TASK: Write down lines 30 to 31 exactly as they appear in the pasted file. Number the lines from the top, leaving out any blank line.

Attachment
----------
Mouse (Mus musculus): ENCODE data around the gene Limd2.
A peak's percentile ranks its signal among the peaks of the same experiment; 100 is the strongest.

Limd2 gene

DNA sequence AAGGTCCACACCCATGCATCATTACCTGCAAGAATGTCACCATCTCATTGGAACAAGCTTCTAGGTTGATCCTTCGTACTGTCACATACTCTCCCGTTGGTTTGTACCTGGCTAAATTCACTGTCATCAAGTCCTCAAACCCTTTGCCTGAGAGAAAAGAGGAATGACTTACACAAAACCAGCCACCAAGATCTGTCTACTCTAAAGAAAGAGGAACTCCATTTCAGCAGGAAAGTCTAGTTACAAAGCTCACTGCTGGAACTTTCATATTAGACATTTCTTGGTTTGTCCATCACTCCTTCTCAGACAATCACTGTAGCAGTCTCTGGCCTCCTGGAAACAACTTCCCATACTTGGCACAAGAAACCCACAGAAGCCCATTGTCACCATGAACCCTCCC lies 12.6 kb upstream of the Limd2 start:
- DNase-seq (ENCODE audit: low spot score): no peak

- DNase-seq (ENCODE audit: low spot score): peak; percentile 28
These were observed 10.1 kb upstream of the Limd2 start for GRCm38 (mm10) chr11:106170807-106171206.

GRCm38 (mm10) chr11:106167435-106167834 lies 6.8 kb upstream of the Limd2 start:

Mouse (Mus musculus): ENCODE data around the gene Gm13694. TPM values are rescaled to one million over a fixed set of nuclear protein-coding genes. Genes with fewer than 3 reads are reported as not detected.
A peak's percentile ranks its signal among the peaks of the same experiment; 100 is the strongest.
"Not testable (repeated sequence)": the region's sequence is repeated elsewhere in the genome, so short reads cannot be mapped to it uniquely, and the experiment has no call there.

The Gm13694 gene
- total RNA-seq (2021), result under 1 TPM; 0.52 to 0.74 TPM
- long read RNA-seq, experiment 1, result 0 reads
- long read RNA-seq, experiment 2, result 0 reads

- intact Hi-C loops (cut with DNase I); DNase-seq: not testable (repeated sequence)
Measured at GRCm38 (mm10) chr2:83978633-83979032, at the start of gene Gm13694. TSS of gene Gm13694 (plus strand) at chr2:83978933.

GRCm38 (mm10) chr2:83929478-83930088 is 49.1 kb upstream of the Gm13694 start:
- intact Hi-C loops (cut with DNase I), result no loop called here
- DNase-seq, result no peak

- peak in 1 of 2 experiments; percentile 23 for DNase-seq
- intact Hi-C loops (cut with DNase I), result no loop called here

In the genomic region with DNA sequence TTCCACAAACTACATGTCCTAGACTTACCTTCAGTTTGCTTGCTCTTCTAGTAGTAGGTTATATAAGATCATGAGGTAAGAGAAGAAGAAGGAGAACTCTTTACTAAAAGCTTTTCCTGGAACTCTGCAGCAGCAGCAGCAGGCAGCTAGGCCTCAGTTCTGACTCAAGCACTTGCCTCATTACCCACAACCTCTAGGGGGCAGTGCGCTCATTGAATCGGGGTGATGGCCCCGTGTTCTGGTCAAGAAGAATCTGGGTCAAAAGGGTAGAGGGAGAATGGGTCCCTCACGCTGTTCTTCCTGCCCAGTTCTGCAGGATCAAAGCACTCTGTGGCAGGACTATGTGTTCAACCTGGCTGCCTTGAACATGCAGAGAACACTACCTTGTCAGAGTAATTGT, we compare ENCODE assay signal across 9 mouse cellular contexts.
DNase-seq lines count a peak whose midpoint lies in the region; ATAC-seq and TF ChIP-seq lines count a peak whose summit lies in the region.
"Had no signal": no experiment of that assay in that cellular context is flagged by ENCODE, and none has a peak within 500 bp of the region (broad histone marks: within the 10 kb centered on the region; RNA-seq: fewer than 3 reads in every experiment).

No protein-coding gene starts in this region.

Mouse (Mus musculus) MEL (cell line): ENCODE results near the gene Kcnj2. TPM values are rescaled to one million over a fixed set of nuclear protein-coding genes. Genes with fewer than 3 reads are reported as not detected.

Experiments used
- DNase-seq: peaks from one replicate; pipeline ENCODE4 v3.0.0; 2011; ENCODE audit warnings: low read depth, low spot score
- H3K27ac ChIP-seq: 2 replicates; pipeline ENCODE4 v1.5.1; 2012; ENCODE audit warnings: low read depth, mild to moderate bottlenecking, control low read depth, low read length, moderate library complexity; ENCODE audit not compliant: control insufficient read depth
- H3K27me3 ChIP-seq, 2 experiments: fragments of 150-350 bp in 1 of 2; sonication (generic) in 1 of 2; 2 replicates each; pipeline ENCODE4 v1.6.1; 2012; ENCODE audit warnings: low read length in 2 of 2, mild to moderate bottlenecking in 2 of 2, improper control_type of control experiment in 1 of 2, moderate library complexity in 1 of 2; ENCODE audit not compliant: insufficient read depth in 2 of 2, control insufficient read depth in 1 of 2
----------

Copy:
- H3K27ac ChIP-seq: 2 replicates; pipeline ENCODE4 v1.5.1; 2012; ENCODE audit warnings: low read depth, mild to moderate bottlenecking, control low read depth, low read length, moderate library complexity; ENCODE audit not compliant: control insufficient read depth
- H3K27me3 ChIP-seq, 2 experiments: fragments of 150-350 bp in 1 of 2; sonication (generic) in 1 of 2; 2 replicates each; pipeline ENCODE4 v1.6.1; 2012; ENCODE audit warnings: low read length in 2 of 2, mild to moderate bottlenecking in 2 of 2, improper control_type of control experiment in 1 of 2, moderate library complexity in 1 of 2; ENCODE audit not compliant: insufficient read depth in 2 of 2, control insufficient read depth in 1 of 2